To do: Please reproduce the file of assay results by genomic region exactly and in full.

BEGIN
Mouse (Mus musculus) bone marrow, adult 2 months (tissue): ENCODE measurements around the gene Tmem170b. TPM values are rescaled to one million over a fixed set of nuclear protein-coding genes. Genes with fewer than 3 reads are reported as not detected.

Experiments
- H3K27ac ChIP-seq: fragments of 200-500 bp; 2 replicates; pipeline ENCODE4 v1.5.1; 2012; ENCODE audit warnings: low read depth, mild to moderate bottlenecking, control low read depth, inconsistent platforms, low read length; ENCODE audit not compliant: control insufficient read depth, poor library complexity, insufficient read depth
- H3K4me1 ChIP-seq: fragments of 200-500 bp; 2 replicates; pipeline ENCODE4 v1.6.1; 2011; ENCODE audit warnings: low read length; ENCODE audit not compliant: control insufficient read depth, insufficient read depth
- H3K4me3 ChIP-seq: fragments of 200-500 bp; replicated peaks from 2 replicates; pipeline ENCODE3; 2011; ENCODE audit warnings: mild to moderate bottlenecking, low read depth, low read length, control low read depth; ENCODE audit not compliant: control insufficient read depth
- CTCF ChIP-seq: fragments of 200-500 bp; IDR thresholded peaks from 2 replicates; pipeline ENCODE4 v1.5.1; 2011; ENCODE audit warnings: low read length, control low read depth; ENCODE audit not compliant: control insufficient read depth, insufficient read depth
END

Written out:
Mouse (Mus musculus) bone marrow, adult 2 months (tissue): ENCODE measurements around the gene Tmem170b. TPM values are rescaled to one million over a fixed set of nuclear protein-coding genes. Genes with fewer than 3 reads are reported as not detected.

Experiments
- H3K27ac ChIP-seq: fragments of 200-500 bp; 2 replicates; pipeline ENCODE4 v1.5.1; 2012; ENCODE audit warnings: low read depth, mild to moderate bottlenecking, control low read depth, inconsistent platforms, low read length; ENCODE audit not compliant: control insufficient read depth, poor library complexity, insufficient read depth
- H3K4me1 ChIP-seq: fragments of 200-500 bp; 2 replicates; pipeline ENCODE4 v1.6.1; 2011; ENCODE audit warnings: low read length; ENCODE audit not compliant: control insufficient read depth, insufficient read depth
- H3K4me3 ChIP-seq: fragments of 200-500 bp; replicated peaks from 2 replicates; pipeline ENCODE3; 2011; ENCODE audit warnings: mild to moderate bottlenecking, low read depth, low read length, control low read depth; ENCODE audit not compliant: control insufficient read depth
- CTCF ChIP-seq: fragments of 200-500 bp; IDR thresholded peaks from 2 replicates; pipeline ENCODE4 v1.5.1; 2011; ENCODE audit warnings: low read length, control low read depth; ENCODE audit not compliant: control insufficient read depth, insufficient read depth